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The Wind Triangle
Have you ever wondered about the magic behind the E6B flight computers and flight
planning programs? The calculation of ground speed and true heading is one of the basic
elements in air navigation. The wind triangle method is the foundation for all flight planning
devices and computer software. The wind triangle is a vectors representation of the desired
course, wind, correction angle and velocities. The various problems can be solved either by
mathematical computations or graphical representation.
With the aid of a compass, protractor and a graph paper anyone can solve any wind triangle
problem.
True Course (TC) is the desired ground track measured clockwise from the Geographic True
North. The TC is noted by a single arrow.
True Heading (TH) is the heading to be flown to maintain the desired track measured clockwise
from the Geographic True North. The TH is noted by a double arrow.
Wind Direction (W) is the direction from which the wind is coming measured clockwise from
the Geographic True North. The Wind Direction is noted by a triple arrow.
The Ground Speed (GS) is proportional to the True Course, the True Airspeed (TAS) is
proportional to the True Heading (TH) and the Wind Velocity (V) is proportional to the Wind
Direction (W).
 Graphic solution examples:

 Given:

 True Course  045°
 True Airspeed  100kts.
 Wind/Velocity  360°/20kts

 Find:

 True Heading  TH
 Ground Speed  GS
 a. The True Course is plotted in a 45° angle to the True North.
 b. The wind direction (360°) is plotted to point A. 20 kts. (2 squares) is measured from point A to point B.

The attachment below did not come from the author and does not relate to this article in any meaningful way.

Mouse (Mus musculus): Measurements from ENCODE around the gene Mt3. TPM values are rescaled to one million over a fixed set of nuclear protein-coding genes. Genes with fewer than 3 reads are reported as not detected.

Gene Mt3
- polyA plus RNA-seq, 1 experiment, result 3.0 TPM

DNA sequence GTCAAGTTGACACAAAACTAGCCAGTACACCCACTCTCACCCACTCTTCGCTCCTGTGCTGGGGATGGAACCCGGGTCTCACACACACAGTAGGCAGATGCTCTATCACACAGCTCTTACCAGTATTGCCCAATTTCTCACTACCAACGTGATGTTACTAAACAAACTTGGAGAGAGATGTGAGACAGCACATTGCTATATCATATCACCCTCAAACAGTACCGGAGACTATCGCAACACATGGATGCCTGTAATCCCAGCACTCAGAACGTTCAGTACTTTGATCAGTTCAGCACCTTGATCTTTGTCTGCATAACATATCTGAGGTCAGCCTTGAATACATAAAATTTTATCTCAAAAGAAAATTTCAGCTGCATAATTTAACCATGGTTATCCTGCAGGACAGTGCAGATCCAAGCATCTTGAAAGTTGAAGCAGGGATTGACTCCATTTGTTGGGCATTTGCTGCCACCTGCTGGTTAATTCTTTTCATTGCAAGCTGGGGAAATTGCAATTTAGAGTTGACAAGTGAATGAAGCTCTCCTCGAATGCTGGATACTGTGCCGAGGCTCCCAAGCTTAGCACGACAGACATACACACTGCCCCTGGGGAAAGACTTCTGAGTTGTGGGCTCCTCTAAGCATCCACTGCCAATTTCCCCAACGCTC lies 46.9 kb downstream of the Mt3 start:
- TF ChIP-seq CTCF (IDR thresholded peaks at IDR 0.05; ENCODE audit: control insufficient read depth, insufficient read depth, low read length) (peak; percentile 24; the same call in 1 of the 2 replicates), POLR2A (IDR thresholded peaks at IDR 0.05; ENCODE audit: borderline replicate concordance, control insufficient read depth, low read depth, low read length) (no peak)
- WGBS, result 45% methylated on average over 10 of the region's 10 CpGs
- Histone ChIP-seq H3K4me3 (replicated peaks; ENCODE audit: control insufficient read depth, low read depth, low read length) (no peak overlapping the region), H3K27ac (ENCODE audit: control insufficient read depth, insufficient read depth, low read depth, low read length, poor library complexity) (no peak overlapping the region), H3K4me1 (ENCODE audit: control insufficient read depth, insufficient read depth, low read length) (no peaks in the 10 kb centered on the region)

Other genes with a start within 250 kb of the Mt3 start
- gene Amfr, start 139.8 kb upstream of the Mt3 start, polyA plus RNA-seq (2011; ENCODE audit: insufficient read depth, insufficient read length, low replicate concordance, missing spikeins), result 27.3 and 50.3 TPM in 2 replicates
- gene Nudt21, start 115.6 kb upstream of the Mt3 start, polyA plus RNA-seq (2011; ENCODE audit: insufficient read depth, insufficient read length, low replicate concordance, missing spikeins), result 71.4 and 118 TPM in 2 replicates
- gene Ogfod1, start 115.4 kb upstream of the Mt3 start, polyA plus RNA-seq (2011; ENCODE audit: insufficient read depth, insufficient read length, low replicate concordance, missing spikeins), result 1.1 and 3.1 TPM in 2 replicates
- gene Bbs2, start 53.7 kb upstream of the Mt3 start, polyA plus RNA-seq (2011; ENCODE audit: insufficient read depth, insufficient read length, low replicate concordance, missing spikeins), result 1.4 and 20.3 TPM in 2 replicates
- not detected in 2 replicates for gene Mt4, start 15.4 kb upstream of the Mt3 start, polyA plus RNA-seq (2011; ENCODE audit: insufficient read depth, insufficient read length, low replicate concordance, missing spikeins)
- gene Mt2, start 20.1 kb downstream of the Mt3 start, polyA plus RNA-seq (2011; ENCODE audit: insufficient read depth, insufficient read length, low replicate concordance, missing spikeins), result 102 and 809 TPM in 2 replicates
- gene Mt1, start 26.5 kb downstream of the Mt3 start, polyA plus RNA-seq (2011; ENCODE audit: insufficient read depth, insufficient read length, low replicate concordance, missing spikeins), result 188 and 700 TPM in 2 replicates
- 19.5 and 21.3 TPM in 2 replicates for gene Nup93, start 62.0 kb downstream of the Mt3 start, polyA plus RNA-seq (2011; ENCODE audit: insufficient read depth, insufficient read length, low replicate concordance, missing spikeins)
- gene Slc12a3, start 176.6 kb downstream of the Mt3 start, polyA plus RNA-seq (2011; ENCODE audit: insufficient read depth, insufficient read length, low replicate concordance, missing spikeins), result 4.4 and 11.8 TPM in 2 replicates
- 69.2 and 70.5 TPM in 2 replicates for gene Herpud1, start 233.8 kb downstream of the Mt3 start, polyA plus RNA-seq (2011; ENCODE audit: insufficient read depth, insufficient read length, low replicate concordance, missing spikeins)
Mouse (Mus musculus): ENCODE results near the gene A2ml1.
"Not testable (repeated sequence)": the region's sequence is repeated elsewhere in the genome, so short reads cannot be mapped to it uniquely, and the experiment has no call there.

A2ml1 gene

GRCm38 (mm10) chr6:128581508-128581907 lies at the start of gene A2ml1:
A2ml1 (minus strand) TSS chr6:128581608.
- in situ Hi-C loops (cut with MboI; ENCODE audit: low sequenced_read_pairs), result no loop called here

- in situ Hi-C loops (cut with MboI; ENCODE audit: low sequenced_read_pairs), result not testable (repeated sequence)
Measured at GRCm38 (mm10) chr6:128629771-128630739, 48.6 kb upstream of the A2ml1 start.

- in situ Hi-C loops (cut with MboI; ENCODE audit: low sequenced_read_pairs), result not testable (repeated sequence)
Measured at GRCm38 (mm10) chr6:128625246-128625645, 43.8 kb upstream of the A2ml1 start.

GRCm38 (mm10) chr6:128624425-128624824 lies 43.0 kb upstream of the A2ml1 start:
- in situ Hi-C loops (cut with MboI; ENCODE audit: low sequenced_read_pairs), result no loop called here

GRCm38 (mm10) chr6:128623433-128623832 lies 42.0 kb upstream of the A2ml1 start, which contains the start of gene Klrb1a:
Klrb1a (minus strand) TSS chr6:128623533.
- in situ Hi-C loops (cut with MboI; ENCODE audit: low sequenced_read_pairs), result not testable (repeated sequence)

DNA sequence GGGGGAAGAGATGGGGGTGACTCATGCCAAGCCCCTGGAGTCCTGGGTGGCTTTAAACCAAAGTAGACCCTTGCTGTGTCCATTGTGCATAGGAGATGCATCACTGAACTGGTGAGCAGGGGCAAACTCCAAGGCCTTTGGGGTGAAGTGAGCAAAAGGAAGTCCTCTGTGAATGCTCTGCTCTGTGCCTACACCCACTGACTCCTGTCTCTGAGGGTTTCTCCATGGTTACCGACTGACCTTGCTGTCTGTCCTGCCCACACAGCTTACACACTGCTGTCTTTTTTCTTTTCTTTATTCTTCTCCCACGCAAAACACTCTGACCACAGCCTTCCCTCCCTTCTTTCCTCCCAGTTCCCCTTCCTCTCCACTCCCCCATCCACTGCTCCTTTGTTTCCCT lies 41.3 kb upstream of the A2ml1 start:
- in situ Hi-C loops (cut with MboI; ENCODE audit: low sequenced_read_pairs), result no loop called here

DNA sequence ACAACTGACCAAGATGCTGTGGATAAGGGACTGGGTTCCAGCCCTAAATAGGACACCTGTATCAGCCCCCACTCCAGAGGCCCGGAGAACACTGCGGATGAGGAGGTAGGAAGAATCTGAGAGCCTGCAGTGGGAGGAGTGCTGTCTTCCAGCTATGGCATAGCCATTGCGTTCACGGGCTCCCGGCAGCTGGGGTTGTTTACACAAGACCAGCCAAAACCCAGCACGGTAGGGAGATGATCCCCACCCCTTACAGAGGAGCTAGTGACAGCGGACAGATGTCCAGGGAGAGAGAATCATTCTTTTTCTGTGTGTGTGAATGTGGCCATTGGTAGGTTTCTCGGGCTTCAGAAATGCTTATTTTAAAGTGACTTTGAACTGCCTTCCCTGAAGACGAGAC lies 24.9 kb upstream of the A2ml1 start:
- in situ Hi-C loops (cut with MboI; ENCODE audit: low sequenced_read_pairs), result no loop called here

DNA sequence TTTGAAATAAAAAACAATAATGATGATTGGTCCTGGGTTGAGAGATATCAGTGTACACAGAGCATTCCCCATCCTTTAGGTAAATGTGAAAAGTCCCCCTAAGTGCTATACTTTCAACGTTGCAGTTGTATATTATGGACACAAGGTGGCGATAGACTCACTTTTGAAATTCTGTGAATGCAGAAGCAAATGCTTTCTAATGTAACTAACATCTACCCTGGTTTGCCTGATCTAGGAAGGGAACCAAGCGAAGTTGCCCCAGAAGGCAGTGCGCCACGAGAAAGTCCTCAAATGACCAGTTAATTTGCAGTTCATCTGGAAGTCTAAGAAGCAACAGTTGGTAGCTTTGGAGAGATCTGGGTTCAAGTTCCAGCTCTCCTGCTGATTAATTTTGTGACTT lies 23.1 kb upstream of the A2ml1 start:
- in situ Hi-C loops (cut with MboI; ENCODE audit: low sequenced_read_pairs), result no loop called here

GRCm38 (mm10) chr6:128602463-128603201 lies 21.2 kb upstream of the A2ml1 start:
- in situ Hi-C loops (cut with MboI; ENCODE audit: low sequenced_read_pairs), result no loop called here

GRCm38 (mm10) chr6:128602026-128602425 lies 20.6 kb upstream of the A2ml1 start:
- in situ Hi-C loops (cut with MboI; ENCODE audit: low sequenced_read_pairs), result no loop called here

c. The compass is set to 10 squares (100 kts.). With point B as the center, a radius that intersects the True Course is plotted defining point C.
To obtain the ground speed, the line CA is measured. GS=92 kts (using the scale of 1 square = 10 kts.).
To obtain True Heading, the wind correction angle 5° is subtracted from the True Course
(wind coming from the left). TH=045°5°=040°.
Top
Similarly, problems such as finding the wind direction and velocity can be obtained when
the TC, TH, TAS and GS are known.
 Given:

 TH  070°
 TC  045°
 TAS  120kts.
 GS  110kts.

 Find:

 Wind Direction and Velocity.
 a. The True Course and True Heading are plotted converging at point A.
 b. Using a scale, the True Airspeed is measured from A on the True Heading line and the
Ground Speed is
 measured on the True Course line defining points B and C.
 c. The line connecting point B and C represents the Wind Direction and velocity.
The wind is blowing from Point
 C to Point B. The wind direction is measured relative to the true north. It should be
remembered that that wind is
 noted by the direction it comes from. In this example the wind coming from the southeast
(120°). The Velocity is
 measured using the same scale used to measure the True Airspeed and the Ground Speed.
The Wind Speed here
 is 45kts.
It is the scope of this article to demonstrate the effect of the wind on flight.
Advanced mathematical solutions are not offered here.
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Last update May 17, 2005
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